|Dr Benjamin Smith
Room H338, third floor of the Humanities Building
Monday 1pm-2pm and Tuesday 11am-12pm or by appointment.
Just email me with a time you can make.
+44 (0)24 76523422 (internal extension 23422)
Rescheduled Classes: Monday 22 October classes will be rescheduled for 31 October 9-11 in MS04 and 11-1 in A0.02 (Zeeman Building)
Over the past three decades, stories on the terrifying effects of the war on drugs have saturated coverage of the Americas. Barely a week goes by without the gruesome details of another mass grave, city-wide shootout, or tragic kidnapping hitting the news. Although individual reporters have sought to bring some complexity to their reports, repeated violent images and opportunist politicking have distorted visions of Latin America once more. Whereas the generation of the 1960s looked south and only saw Che Guevara and his battered, guerilla followers, now onlookers see Pablo Escobar, Chapo Guzmán and a mass of decapitated torsos. Despite this contemporary fascination with the cartels’ internecine warfare, few students understand the history, the context, or the trajectory of either the narcotics trade or the war on drugs.
This final year Advanced Option module, which looks at the production, trade, and prohibition of narcotics throughout the nineteenth and twentieth centuries, seeks to contextualize the current situation, teasing out the social, economic, and political effects of the drug trade and its US-led opposition. On the one hand, the module will look at the history of marijuana, opium, and cocaine as commodities, focusing on their production in the Mexican sierra, the Peruvian region of Huallaga and the Bolivian region of Yungas. Building on new economic histories of Latin America, the module will look at how global and local technological advances, shifts in foreign demand and local political and socio-economic structures shaped the trade in individual regions. At the same time, the module will also look at how the rapid expansion of the trade and the wealth generated by it served to reconfigure these same social and political systems, creating a compromised political elite, a thin tier of plutocrat kingpins, and large groups of dependent peasant producers and urban go-betweens.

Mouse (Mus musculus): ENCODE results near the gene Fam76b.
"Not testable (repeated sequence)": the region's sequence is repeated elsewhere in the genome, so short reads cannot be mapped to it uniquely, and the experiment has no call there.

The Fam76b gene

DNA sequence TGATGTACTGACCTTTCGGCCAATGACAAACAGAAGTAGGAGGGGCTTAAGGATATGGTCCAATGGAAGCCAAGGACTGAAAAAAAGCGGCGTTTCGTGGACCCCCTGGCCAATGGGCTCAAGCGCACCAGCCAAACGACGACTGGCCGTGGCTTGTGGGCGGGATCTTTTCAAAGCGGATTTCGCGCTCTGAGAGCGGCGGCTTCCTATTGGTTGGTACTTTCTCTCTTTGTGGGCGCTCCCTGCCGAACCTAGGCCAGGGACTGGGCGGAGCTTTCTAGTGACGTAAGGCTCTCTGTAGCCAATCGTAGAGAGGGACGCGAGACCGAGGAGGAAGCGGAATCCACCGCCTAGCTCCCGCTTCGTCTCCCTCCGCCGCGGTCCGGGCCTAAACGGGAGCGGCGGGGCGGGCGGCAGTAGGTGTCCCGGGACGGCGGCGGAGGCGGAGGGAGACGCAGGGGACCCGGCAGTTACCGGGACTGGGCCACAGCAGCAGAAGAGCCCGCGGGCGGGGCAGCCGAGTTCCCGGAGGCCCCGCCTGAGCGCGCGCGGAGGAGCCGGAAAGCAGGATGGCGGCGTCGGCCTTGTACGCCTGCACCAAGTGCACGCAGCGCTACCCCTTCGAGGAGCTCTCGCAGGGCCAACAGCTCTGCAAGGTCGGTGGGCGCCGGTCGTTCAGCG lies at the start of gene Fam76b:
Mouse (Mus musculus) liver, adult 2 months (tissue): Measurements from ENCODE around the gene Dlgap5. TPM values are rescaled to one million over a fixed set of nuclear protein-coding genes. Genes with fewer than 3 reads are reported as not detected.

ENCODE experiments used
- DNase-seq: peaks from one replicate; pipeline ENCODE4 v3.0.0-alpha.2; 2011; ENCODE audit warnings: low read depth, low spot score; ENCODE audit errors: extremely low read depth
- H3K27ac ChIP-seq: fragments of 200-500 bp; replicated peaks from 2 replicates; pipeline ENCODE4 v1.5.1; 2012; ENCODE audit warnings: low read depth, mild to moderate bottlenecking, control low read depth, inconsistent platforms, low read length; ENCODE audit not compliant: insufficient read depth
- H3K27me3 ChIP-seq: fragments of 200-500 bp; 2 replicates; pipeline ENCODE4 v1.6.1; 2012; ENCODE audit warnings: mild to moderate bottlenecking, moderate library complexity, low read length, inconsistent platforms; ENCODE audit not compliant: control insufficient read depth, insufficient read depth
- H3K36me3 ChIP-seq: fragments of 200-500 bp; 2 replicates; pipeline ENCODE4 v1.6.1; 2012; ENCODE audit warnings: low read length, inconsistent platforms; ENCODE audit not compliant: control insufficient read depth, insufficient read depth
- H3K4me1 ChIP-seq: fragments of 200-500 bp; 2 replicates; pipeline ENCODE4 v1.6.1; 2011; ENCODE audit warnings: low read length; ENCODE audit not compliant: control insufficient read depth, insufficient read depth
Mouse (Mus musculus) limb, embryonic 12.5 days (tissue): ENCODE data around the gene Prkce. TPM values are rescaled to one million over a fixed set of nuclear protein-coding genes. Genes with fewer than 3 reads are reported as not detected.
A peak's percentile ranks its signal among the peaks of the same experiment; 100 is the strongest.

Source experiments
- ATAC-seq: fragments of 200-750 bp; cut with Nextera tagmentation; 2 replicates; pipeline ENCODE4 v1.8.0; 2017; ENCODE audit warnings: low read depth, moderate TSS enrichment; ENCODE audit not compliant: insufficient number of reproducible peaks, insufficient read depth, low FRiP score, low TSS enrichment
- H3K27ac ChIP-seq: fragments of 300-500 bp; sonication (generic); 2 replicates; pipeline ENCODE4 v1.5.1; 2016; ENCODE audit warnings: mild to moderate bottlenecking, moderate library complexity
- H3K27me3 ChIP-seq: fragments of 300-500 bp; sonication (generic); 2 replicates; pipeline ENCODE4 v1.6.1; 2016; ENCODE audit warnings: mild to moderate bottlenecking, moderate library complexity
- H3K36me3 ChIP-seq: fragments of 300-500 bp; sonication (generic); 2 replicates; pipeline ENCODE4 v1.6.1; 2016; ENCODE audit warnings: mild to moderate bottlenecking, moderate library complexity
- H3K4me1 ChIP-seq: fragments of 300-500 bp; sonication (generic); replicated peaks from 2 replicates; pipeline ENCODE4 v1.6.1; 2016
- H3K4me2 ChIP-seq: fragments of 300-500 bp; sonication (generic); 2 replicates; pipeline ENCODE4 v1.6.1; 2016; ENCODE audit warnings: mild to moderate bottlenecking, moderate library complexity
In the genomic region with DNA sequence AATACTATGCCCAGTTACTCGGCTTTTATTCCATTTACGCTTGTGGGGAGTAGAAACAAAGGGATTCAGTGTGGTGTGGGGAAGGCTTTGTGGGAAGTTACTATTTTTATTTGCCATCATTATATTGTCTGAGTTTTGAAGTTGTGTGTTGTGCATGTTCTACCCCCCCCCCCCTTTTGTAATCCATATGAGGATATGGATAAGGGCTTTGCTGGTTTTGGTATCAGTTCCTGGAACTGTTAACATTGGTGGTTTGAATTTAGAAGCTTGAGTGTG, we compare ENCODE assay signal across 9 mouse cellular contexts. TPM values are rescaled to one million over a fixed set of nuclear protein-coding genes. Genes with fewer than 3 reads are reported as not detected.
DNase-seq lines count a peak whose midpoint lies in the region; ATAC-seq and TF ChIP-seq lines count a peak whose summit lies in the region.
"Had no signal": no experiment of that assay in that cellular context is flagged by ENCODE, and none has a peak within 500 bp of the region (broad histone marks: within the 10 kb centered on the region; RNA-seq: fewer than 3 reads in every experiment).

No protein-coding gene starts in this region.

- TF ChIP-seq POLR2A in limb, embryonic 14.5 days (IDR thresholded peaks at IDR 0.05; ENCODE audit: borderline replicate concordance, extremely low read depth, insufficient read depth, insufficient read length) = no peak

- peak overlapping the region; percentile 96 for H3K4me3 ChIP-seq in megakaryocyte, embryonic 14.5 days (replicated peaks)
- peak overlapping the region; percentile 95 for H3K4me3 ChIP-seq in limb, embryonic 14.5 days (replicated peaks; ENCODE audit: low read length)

On the other hand, the module will also examine the attempts to regulate the industry from early twentieth-century prohibition to the contemporary war on drugs. The module will seek to integrate analysis of US planning, national and regional implementation, and its often counter-productive effects. Here, we shall pay special attention to the ways in which Cold War anti-communism often trumped anti-narcotics policy, encouraging US politicians, Mexican spies, and Colombian soldiers to covertly ignore government rhetoric and arm narcos against supposed left-wing threats.
Finally, although the module focuses on issues of political and socio-economic history, it will also include discussions of culture. The war on drugs has not only generated political and social conflict, but also undermined citizens’ ability to piece together the meaning of contemporary events. Anti-narcotics discourses have curtailed and skewed historians’ access to the reality of the American trade. Meanwhile politicians and drug barons have manipulated and distorted the public sphere, limiting discussion of the trade to the crime pages, rumor, song, graffiti, novels, covert cults, films, narco-messages and bodily mutilation. These new forms have both established counterpoints to the overwhelming discourses of the war on drugs and offered citizens the opportunity to peer through the fog created by increasingly militarized and secretive states.
A note on emailing: I will try to respond to e-mails in as timely a fashion as possible within normal working hours (i.e. 9-5.30 Monday to Friday). Please add 'AM421' to the start of your subject line so that I can spot course-related e-mails. Those that do not contain this often go into my junk mail. Please also understand that I often cannot give an instant reply.